I am making stoles for inventory this week. As I repeat construction tasks, I become more aware of these well honed practices. Rarely does any one see what is inside of a stole. I include interfacing. The black fabric in the first photograph is a synthetic blend which contributes crispness and body to the stole. The white example below it is white flannel, often used to interline custom draperies. It makes softer edges while adding body to the stole. I often include a drapery weight at the hemlines so that the stole will hang well on the wearer.
Outside views show the artistry and symbols supported by the internal craftsmanship.
This stack of drawers on wheels accompanies me to craft shows and art demonstrations. The new straps serve two purposes; they keep the drawers in place and create a carrying handle. The virgin voyage is this evening. Not all creativity in the studio is artistic.
There is a new designation for this production drawer: quick completion. Projects that need an obvious and speedy finish are here for warm up and cool down action in the studio schedule.
Fibergig, our Etsy shop, invites conversation about our products. This week Sarah admired a linen pillow, but it didn’t match her needs. “I want it to be easy to wash and larger, perhaps a square.”
I agreed to play within those parameters and present several possibilities. The original pillow is in the lower right of the photograph. A cotton pillow front with printed pattern is on the left. I made two more similar to this.
While I was on the bunny trail, I painted a white onesie and hat featuring our sweet bunny with spring blooms. I also took a more contemporary approach with a larger bunny and purple dye, paired with a tie dye hat.
Sarah will decide if my efforts match her needs; we agreed that she would be under no obligation. The rest of the items will be in this shop soon.
I volunteered to paint the groom’s tie for a spring wedding, and yet I had never painted a tie before. I assembled paint, tools, and the tie. I sorted through what I know about Jeff: energy and composure. Here is the result.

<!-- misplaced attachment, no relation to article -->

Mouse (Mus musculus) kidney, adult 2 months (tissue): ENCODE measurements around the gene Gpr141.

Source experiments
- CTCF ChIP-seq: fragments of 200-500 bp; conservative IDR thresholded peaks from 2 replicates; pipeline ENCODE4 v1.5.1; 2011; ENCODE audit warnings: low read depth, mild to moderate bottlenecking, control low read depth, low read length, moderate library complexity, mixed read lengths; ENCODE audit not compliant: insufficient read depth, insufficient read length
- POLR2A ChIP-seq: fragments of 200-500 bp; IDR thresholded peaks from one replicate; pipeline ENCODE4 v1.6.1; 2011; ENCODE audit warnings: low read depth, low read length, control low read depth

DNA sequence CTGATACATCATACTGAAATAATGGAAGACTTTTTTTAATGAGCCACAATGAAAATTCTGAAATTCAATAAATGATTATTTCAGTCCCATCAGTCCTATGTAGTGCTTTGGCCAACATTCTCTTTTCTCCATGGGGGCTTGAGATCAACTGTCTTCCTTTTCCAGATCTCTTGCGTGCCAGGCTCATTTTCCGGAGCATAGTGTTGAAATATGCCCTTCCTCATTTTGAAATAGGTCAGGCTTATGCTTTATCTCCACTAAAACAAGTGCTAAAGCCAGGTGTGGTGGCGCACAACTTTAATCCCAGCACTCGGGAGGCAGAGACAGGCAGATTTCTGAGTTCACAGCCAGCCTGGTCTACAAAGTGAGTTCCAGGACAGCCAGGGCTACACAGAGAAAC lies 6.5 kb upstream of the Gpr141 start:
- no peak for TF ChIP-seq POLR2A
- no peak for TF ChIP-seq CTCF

For whom would you want a tie painted? What words would you choose for inspiration?
I like to cooperate with the weather instead of resisting it. It’s the farm girl in me. It’s the sensible mom in me. It’s the “be present” mystic in me.
Snow and frigid cold is a gift of time for design and prototype development in the studio this week.
Fingerless gloves knit by my daughter Emily keep my fingers warm. I want her to knit more of these for our fibergig shop next winter. Do you think bright-colored wool is a good addition to a snowy day?
Mid-week there was a great amount of reverse stitching (also known as ripping) in the studio. Neither design nor construction technique was working. When I rip many stitches one of two things happen: either I repeat the sewing step with more care, a different thread, a new machine setting, or I have an aha moment to a new approach.
Thursday I picked up some of Emily’s hand dyed yarn, which is available at our fibergig shop on Etsy, and began to couch it to the chasuble. I love to couch yarn, and using Emily’s is true joy. I am on a path to completion.
The fun part of selling do-its in person is asking folks what verb they would choose to put on one. A few weeks ago I watched a gentleman carefully pick out dance, begin, create. “What would you like to see on a do-it?” I asked. “Repeat,” he responded quickly.
“Repeat? May I ask what you do for a living?” I was surprised by his verb. It was one that had never occurred to me to use.
He chuckled, “I teach dance.”
What a beautiful gift of a word he gave me! I have been pondering it. I see how important it is to my studio work. Repeated techniques. Repeated motifs. I recall my joy of seasonal life, a repeat I share with community. So I put the word repeat on a do-it. And repeated it a few more times. These are being shipped to a good teacher. More will become part of the shop inventory for fibergig at Etsy. One will hang in Studio Three 17.
A do-it is a small tag made of fabric, thread and yarn. It serves as a whimsical reminder of a desired action, which is handwritten with fabric pens. What verb would you like on a do-it?
Recently I had three craftsmen in my home installing a new heating / air conditioning unit. Their comments on the amount of visible fabric generated conversation about craftsmanship, the joy of problem solving with mind and hands working in concert. In a few moments we affirmed each others’ vocations.
Many years ago, an employer told me I was worth my weight in salt. I retain her quick remark, made in the midst of some hectic retail work, as a page turner on days when I doubt what I am doing. I appreciate that this was not a compliment, but an evaluation. Most days, she preferred gold; she made jewelry. But when there is cooking to be done, a little salt is often desired.
Who has smiled over your work space? Who has described your worth? What do you do with the affirmations?